Australia election: Australia's voting system at a glance

Voting is compulsory for about 16 million Australians, who must register when they turn 18. Those who don't vote face a fine of A$20 (S$19.40). PHOTO: ST FILE

SYDNEY (REUTERS) - Australia will hold a general election on May 18, Prime Minister Scott Morrison announced on Thursday (April 11).

Here are some facts on how elections work in Australia:

- Australia does not have a set date for national elections but the maximum term between polls is three years. The election is called by the prime minister.

- There are two houses of Parliament, with the government formed by the party or coalition with a majority in the lower chamber or House of Representatives.

- All seats in the House of Representatives will be up for election. Mr Morrison's Liberal-National coalition holds 74 of the 150 seats in the House of Representatives, the opposition Labor party has 69 seats, and seven are held by minor parties and independents.

- The new Parliament will increase to 151 seats following a review of electoral boundaries and population changes. Victoria and the Australian Capital Territory each gained a seat, while South Australia lost one seat.

- The prime minister is chosen by the governing party from the House of Representatives.

- Voting is compulsory for about 16 million Australians, who must register when they turn 18. Those who don't vote face a fine of A$20 (S$19.40).

- The upper house Senate has 76 members - 12 from each of the six states and two from each of Australia's two less-populous territories.

- State senators are elected for six-year terms, while territory senators are elected for three years. Half the Senate is up for election at each national poll, except in rare cases when Parliament is deadlocked and the entire upper house is dissolved.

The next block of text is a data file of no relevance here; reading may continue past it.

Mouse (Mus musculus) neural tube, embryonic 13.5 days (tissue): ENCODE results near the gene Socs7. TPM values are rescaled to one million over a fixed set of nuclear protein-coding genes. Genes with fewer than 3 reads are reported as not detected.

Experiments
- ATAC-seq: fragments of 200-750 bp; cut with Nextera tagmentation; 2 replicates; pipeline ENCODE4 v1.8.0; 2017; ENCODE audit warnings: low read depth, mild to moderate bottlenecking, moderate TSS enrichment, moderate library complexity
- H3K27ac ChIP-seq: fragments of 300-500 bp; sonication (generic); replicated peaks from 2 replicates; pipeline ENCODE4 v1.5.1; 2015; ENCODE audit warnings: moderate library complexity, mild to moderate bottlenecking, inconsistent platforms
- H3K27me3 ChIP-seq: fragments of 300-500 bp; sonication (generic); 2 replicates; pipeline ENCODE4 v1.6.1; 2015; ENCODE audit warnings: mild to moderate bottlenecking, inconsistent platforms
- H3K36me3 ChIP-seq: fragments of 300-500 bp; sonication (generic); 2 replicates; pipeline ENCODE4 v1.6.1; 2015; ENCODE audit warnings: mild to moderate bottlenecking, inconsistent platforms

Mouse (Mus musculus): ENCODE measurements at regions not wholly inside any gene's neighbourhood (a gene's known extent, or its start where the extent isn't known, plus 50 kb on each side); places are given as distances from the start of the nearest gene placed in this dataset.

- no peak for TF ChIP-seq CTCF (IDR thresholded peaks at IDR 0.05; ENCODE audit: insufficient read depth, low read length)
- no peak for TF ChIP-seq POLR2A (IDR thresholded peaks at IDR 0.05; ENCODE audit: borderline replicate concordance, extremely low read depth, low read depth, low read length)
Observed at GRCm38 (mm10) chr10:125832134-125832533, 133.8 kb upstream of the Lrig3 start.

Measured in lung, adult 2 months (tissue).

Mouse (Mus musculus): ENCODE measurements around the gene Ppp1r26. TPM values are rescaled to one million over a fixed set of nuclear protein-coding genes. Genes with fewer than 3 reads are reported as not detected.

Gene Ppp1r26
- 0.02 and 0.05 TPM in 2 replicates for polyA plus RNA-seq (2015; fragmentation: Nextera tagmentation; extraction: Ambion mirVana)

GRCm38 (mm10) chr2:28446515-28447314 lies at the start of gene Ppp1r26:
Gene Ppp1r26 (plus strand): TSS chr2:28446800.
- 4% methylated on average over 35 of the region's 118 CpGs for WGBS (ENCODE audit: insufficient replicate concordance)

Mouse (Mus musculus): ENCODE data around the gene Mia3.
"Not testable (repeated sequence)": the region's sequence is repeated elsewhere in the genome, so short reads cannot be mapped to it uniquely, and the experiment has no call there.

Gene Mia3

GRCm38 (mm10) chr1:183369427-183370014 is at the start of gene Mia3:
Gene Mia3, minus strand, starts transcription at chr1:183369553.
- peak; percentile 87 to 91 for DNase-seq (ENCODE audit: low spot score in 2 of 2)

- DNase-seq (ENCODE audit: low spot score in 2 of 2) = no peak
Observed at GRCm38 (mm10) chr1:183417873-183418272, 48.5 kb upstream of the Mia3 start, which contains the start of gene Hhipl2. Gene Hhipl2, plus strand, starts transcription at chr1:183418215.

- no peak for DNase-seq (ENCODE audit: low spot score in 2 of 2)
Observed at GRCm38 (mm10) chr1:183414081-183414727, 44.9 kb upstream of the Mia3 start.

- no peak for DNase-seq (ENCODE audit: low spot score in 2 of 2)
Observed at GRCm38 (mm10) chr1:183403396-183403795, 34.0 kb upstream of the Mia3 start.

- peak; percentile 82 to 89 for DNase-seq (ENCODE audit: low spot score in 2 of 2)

- Australia has a preferential voting system for elections to the lower house, with voters marking their ballot papers "1, 2, 3..." in order of preference.

- A candidate who gets more than 50 per cent of the total first-preference votes wins the seat. If no candidate reaches that threshold, the one with the fewest votes is excluded and their votes are distributed to the person nominated as the second preference. This continues until one candidate passes the 50 per cent threshold.

- Since 2010, there has been a high turnover of prime ministers in Australia, where the governing party can call a leadership vote without involving the electorate.

- No prime minister has served a full term in office since a John Howard-led coalition was voted out in 2007 after 11 years in power.

- Since 2010, Mr Kevin Rudd (Labor), Ms Julia Gillard (Labor), Mr Rudd (for a second time), Mr Tony Abbott (Liberal), Mr Malcolm Turnbull (Liberal) and Mr Morrison (Liberal) have served as prime minister.

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